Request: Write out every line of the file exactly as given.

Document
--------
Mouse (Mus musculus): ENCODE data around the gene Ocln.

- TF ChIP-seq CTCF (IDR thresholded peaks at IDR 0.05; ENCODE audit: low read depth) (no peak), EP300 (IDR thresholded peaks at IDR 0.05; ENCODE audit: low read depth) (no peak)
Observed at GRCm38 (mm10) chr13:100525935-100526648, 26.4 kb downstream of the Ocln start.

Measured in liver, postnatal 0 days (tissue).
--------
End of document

Mouse (Mus musculus): ENCODE data around the gene Ocln.

- TF ChIP-seq CTCF (IDR thresholded peaks at IDR 0.05; ENCODE audit: low read depth) (no peak), EP300 (IDR thresholded peaks at IDR 0.05; ENCODE audit: low read depth) (no peak)
Observed at GRCm38 (mm10) chr13:100525935-100526648, 26.4 kb downstream of the Ocln start.

Measured in liver, postnatal 0 days (tissue).